Upon finishing graduate school, I had a plethora of options using my degree working in the international development sector in Washington D.C.   I took a job working on the Library of Congress’ Russian Leadership Program, an international visitor’s pilot project, which brought over 3000 young “up and coming” Russians to the United States for professional development.   Later, I worked for a consulting firm managing USAID-funded grant projects promoting the establishment of the ‘Rule of Law’ in the former Soviet Union .  After a brief time studying Mandarin Chinese in Taiwan , I joined the Foreign Service, serving my first assignment at the U.S. Embassy in Moscow .  Today, I am also a U.S. Air Force officer specializing in the former Soviet Union .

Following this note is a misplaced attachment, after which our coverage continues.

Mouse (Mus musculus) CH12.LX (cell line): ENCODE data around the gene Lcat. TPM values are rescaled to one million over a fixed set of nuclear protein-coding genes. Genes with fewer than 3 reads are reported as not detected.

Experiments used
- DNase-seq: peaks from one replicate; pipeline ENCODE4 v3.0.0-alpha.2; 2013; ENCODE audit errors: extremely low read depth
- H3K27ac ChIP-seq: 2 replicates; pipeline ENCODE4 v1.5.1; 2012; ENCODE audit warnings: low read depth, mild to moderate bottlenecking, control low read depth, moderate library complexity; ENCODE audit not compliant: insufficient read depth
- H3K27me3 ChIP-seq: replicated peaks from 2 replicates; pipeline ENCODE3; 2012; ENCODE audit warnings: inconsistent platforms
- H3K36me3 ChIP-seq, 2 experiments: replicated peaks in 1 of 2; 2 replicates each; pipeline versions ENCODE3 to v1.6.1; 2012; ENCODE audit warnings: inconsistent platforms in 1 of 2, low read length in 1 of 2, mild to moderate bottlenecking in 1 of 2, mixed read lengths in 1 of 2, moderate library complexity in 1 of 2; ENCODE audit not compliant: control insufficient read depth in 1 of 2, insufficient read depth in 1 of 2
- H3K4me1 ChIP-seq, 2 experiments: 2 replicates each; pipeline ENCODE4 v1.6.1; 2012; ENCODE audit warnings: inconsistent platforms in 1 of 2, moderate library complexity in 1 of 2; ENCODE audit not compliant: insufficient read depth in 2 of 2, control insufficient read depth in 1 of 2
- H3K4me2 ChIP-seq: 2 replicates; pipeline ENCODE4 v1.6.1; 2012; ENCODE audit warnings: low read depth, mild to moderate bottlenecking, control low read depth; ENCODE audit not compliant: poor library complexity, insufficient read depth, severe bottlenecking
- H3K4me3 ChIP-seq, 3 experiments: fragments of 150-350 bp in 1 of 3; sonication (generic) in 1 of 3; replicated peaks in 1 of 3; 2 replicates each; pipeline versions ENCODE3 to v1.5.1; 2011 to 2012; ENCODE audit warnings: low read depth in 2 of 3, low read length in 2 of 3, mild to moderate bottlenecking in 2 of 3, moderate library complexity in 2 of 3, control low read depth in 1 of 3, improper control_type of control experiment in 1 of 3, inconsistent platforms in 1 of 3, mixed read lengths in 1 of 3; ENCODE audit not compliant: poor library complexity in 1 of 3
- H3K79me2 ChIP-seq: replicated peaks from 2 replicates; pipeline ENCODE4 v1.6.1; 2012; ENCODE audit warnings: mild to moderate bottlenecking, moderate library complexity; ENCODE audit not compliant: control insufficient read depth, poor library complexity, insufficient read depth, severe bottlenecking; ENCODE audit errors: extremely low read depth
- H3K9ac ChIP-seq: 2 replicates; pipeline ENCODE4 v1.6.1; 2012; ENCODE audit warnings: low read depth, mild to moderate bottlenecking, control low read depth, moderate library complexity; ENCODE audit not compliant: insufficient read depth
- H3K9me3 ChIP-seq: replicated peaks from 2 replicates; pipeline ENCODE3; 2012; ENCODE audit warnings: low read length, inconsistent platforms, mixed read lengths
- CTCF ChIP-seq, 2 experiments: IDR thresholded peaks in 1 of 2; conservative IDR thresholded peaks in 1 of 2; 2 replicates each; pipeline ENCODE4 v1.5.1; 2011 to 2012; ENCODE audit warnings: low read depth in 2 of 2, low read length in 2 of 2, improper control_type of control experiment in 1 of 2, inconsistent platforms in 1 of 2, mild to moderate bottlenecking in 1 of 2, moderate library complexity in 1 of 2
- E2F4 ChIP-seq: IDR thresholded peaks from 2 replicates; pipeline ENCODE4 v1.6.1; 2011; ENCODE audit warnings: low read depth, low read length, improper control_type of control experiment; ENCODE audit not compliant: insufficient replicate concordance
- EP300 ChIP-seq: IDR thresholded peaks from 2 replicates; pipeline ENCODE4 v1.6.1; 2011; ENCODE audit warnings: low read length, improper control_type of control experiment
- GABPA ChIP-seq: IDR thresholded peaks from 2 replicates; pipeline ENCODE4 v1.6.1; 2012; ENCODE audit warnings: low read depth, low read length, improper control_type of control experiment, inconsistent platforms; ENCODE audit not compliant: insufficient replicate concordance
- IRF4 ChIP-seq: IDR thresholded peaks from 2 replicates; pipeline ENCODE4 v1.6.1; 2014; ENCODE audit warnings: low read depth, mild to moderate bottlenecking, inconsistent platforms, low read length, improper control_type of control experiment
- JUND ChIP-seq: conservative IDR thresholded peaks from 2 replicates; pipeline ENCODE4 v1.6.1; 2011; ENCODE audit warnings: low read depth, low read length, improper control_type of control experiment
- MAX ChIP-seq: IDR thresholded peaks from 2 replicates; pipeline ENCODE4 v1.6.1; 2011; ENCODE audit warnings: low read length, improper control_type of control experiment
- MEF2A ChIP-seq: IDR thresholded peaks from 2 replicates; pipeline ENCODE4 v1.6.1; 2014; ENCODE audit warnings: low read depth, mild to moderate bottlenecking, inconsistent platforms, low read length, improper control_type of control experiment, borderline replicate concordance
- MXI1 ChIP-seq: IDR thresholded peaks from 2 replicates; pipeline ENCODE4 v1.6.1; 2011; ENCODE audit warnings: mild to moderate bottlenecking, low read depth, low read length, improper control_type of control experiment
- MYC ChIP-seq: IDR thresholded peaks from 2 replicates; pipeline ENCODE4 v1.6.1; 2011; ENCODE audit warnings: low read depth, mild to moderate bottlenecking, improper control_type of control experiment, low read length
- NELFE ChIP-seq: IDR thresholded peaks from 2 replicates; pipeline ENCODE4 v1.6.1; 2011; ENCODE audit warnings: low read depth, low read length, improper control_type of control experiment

Looking back, I had no idea at the time that one Saturday I spent talking to Dr. Mozur would be such a pivotal one.  I can truly say that studying Russian at USA was the best decision I could have made, and my Russian studies at USA a wonderful, rewarding experience that prepared me for a two great careers as a diplomat and military officer.

      Coney P.

USA Students Return from Study Abroad in Russia


Lillian G. Лилия Г.

My Тrip to Russia